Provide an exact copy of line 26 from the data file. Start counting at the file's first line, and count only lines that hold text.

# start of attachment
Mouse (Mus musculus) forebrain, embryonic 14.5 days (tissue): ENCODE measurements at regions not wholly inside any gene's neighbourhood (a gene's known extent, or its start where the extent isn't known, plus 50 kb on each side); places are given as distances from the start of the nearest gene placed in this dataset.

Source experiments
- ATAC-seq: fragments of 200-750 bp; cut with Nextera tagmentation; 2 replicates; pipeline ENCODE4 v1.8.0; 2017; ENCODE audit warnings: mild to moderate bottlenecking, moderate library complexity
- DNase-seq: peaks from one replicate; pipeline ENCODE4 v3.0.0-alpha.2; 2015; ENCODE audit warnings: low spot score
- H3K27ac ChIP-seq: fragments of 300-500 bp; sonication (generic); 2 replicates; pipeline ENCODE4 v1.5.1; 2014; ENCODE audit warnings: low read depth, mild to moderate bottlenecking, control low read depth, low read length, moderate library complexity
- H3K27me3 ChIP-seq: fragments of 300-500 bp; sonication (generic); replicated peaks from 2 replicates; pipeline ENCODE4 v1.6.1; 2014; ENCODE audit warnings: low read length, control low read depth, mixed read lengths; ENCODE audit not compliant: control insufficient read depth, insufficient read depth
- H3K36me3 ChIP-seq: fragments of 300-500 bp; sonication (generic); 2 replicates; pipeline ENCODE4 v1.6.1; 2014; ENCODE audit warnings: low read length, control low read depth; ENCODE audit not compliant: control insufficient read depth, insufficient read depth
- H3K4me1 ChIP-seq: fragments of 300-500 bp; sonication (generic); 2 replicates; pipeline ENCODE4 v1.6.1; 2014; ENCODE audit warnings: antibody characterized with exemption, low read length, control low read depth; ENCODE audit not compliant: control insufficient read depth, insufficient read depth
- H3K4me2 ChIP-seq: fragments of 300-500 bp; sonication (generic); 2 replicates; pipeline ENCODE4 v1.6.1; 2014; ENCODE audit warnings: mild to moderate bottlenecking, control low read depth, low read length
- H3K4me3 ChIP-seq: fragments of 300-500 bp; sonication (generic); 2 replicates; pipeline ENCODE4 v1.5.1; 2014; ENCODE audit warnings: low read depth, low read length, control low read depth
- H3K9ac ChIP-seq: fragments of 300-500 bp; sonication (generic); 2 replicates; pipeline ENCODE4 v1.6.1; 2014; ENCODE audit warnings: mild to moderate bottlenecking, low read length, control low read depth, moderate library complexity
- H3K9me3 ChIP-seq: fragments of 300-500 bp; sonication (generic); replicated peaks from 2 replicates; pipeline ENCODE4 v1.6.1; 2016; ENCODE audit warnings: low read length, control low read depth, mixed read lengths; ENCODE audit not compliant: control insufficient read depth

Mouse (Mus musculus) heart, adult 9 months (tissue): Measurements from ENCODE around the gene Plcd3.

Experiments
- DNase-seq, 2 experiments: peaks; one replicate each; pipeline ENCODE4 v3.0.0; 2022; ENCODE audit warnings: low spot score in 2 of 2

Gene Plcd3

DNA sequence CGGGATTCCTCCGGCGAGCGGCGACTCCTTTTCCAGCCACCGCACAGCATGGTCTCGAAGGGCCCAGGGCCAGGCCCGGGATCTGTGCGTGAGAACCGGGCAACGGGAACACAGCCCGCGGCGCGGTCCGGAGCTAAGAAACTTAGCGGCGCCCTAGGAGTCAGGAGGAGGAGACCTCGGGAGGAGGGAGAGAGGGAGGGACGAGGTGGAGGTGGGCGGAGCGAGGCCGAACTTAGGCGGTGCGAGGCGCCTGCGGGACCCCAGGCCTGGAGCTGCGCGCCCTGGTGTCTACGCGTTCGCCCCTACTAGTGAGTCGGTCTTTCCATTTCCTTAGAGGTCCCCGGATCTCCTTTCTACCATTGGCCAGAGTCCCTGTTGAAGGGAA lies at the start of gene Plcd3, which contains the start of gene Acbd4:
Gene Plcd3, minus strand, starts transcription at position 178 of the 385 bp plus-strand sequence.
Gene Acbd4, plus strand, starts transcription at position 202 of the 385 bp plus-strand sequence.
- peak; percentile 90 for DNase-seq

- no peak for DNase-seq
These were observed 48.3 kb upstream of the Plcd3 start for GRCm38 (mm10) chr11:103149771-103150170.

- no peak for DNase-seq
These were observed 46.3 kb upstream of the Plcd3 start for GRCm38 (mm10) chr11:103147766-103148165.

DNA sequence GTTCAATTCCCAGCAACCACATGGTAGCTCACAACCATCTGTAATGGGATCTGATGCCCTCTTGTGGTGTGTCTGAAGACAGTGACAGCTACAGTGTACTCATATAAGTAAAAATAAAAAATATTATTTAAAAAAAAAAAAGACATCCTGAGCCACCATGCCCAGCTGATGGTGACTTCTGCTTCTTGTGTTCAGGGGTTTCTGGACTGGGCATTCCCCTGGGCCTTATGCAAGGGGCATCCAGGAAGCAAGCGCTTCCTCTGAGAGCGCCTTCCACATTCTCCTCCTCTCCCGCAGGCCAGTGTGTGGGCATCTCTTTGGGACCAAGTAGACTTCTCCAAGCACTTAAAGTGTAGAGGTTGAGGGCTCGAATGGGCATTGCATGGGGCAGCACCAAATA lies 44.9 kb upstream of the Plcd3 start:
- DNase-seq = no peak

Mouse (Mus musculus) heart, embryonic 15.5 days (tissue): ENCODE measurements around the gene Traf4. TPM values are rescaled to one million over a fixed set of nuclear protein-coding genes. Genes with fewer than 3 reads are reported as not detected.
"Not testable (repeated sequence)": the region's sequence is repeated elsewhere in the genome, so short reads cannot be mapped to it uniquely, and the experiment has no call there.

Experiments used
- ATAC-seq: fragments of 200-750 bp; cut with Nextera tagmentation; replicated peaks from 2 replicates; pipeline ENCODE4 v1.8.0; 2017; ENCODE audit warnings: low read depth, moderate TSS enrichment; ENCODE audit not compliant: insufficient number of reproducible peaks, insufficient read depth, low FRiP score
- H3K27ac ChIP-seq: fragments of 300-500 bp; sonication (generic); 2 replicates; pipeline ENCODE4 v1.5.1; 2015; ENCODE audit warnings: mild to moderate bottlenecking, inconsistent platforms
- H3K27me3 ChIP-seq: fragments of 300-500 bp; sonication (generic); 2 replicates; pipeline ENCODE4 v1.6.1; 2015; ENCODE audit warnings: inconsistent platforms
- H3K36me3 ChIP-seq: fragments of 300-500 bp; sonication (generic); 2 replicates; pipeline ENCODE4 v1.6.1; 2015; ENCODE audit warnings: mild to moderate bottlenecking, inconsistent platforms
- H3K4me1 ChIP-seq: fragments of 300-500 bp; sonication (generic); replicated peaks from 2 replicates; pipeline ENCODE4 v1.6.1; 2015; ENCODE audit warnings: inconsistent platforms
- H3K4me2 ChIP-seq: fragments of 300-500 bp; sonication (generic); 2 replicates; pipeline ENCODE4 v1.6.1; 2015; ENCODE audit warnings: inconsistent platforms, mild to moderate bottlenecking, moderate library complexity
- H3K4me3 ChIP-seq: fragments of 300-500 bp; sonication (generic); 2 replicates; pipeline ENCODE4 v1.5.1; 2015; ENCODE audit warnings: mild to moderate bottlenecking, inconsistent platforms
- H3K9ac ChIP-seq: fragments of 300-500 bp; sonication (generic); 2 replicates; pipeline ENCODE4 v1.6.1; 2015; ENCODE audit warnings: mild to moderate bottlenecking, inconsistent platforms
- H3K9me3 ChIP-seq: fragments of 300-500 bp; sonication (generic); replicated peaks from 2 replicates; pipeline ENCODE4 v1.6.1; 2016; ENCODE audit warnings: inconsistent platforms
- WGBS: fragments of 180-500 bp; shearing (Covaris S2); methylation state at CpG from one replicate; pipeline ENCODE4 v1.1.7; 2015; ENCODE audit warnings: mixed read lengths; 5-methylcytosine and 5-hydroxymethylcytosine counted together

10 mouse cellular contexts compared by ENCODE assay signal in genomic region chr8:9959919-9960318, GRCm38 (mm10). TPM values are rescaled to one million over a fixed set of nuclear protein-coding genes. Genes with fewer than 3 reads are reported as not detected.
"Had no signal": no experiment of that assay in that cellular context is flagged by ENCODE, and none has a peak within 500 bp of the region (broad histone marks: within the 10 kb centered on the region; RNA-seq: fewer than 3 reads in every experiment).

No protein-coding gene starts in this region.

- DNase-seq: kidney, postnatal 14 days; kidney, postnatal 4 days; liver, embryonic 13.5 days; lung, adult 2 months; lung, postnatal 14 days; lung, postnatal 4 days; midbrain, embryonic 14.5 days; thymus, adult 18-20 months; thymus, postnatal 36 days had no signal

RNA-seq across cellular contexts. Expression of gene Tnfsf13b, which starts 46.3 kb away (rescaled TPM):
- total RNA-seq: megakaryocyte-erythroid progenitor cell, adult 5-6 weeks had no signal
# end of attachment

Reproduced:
- DNase-seq = no peak